36 of 43 people found the following review helpful
What Rock 'n' Roll Should Be,
This review is from: Apocalyptic Love (Feat. Myles Kennedy) (Audio CD)
'Apocalyptic Love' is credited as Slash's second solo album, but in truth, it's more like like the debut album of his new band. After a number of talented-but-unstable frontmen, Slash finally seems to have found his perfect musical partner in Myles Kennedy. The tight and propulsive rhythm section of Todd Kerns and Brent Fitz is a force to be reckoned with as well, rounding out "The Conspirators". The results of this collaboration is a thoroughly enjoyable hard rock record that marks some of the best work of all the players involved.
It may have taken decades in the business and several different bands along the way before finding each other, but Myles and Slash both compliment and push each other in mutually beneficial and interesting ways. Though his work in Alter Bridge is stellar, that band plays more to Kennedy's heavier, more metal sensibilities; with Slash, Kennedy gets to show off his looser, bluesier, rock 'n' roll side. Myles' voice is, quite simply, a thing of beauty, and the man is capable of singing just about anything. His assortment of high-pitched wails, soulful crooning, and lower-register vocals are the perfect compliment to Slash's playing, which, as usual, is phenomenal and instantly recognizable.
The album is a straight-up blast of hard rock, the kind Slash lives to play: melodic, riff-heavy, and with an abundance of his trademark solos. The joy behind the album is pretty apparent in every track, as well it should be; for the first time in years, perhaps ever, Slash is playing in a band that doesn't seem on the verge of imploding at any given moment. Amazingly, none of the album's 13 tracks (15 in the Deluxe Edition) feel like filler, for each of them carry their own groove and energy. Particular standouts include the title track, Standing in the Sun, You're a Lie, No More Heroes, Anastasia, and Far and Away, though in all honesty, these selections are merely personal preference. As others have mentioned, virtually any one of the tracks could be a viable candidate for a single. The album really is that good.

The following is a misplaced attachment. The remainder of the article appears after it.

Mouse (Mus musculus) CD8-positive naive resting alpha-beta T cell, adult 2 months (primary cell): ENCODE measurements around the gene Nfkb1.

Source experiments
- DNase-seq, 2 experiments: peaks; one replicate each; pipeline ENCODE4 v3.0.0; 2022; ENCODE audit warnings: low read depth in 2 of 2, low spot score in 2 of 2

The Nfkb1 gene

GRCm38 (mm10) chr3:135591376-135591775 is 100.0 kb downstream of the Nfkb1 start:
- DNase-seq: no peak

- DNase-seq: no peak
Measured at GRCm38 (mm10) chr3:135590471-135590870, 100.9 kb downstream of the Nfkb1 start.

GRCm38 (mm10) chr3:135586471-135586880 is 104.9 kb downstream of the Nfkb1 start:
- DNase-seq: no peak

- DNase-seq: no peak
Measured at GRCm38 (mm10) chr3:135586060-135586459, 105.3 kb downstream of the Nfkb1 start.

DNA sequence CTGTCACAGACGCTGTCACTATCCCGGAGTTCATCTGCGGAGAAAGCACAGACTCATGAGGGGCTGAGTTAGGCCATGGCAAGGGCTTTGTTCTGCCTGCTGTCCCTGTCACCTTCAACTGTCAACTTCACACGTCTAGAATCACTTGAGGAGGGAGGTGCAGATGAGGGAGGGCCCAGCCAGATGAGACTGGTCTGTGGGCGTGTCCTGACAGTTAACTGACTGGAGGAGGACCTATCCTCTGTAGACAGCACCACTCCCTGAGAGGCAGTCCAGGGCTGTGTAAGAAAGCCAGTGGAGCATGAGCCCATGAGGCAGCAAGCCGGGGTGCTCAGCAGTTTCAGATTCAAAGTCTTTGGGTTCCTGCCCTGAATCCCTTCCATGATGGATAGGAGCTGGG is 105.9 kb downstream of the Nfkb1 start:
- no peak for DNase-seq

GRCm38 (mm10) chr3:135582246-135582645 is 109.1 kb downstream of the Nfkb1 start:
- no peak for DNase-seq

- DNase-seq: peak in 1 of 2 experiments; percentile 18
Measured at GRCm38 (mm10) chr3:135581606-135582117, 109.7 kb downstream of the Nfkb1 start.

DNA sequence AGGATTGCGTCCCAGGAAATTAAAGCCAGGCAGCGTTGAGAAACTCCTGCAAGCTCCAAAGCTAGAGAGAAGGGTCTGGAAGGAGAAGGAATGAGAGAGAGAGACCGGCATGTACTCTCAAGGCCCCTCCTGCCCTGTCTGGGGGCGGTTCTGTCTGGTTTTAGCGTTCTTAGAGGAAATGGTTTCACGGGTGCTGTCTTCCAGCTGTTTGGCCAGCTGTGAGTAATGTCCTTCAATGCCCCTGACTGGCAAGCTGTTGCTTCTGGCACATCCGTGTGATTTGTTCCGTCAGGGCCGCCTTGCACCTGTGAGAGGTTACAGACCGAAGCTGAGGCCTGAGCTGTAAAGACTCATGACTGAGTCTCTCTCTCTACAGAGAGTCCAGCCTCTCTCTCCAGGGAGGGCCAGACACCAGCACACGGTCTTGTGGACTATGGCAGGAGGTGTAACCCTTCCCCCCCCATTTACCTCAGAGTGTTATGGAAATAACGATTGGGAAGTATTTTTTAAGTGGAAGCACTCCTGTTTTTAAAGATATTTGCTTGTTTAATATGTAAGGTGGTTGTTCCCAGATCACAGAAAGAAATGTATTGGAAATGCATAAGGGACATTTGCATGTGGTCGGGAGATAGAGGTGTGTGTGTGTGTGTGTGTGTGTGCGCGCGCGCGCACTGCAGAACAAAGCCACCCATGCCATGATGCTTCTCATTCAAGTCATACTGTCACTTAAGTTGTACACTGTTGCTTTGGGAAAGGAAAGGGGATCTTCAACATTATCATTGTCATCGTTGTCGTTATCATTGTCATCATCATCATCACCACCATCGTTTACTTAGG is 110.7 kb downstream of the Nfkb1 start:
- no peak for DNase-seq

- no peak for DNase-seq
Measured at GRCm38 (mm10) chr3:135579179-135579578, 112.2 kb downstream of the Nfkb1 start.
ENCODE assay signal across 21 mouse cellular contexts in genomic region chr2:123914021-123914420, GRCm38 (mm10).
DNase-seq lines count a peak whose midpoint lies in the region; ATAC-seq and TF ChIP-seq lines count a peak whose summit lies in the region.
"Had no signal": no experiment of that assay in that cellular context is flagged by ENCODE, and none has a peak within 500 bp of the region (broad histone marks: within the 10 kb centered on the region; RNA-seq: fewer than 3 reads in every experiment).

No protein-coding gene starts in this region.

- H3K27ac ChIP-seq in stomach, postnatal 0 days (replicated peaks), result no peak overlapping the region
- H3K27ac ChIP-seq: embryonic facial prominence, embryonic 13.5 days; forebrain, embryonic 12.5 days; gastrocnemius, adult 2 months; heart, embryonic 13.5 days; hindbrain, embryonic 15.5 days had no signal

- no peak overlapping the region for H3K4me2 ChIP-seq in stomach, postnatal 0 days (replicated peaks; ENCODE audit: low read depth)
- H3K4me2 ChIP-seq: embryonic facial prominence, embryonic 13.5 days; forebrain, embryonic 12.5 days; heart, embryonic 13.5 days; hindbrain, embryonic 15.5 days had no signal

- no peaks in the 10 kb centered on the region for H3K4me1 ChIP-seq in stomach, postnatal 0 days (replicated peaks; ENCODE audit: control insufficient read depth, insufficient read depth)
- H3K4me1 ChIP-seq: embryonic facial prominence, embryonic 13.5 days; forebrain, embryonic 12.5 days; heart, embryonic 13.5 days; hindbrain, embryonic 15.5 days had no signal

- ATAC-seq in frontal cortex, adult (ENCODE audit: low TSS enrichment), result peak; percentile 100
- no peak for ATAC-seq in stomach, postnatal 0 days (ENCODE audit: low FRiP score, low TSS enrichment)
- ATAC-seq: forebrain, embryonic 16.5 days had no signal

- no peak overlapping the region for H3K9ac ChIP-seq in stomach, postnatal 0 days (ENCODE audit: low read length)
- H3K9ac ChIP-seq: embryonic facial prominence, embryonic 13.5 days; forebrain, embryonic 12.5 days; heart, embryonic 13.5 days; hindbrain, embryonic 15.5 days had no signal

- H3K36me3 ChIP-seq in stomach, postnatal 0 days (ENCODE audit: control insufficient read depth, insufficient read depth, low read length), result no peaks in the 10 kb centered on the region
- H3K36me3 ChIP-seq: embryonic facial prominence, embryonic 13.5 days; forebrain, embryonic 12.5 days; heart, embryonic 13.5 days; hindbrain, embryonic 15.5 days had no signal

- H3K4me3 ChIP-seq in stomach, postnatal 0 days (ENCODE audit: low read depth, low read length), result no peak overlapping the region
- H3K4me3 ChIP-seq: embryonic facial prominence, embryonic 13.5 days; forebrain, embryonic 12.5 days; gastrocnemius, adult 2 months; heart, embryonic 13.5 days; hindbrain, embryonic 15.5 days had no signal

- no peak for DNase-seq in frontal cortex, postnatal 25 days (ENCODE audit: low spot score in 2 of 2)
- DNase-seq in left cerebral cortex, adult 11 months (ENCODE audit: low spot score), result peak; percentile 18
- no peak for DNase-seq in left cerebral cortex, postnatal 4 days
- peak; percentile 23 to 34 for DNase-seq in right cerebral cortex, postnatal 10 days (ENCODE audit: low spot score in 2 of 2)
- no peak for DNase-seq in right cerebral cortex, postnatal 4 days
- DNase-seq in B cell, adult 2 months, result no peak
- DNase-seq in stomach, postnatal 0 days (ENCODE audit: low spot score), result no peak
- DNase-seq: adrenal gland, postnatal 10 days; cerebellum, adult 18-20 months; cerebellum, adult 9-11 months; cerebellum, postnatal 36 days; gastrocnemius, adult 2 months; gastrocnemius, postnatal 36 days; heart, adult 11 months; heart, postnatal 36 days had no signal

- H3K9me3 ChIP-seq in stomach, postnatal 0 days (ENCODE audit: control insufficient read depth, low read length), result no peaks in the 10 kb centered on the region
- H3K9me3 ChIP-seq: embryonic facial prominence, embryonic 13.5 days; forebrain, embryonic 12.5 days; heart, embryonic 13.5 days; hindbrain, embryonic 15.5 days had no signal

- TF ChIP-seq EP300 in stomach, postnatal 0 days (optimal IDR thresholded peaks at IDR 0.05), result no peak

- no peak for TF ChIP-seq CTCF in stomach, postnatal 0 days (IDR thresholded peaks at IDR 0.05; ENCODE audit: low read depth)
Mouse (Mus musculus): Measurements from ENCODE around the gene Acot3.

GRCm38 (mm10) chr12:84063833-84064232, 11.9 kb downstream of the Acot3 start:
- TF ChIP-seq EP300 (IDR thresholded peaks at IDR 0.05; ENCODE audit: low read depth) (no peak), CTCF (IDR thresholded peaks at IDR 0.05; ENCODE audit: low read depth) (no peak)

Most of the few negative reviews of this album seem to criticize it for what that particular reviewer wished it was, rather than what it actually is. Those who complain that Slash isn't "pushing his boundaries" or "experimenting" with his music are not only completely missing the point, they probably aren't very big fans of Slash in the first place. With 'Apocalyptic Love,' Slash has delivered precisely the type of album he loves to make: exciting, high volume, straight-up hard rock. With Myles Kennedy and The Conspirators, he has found the perfect band to realize his vision, and the results are not to be missed. Every member of the band has reason to be supremely proud of this record, and any fans of Slash, Myles Kennedy, or rock 'n' roll in general simply must check it out.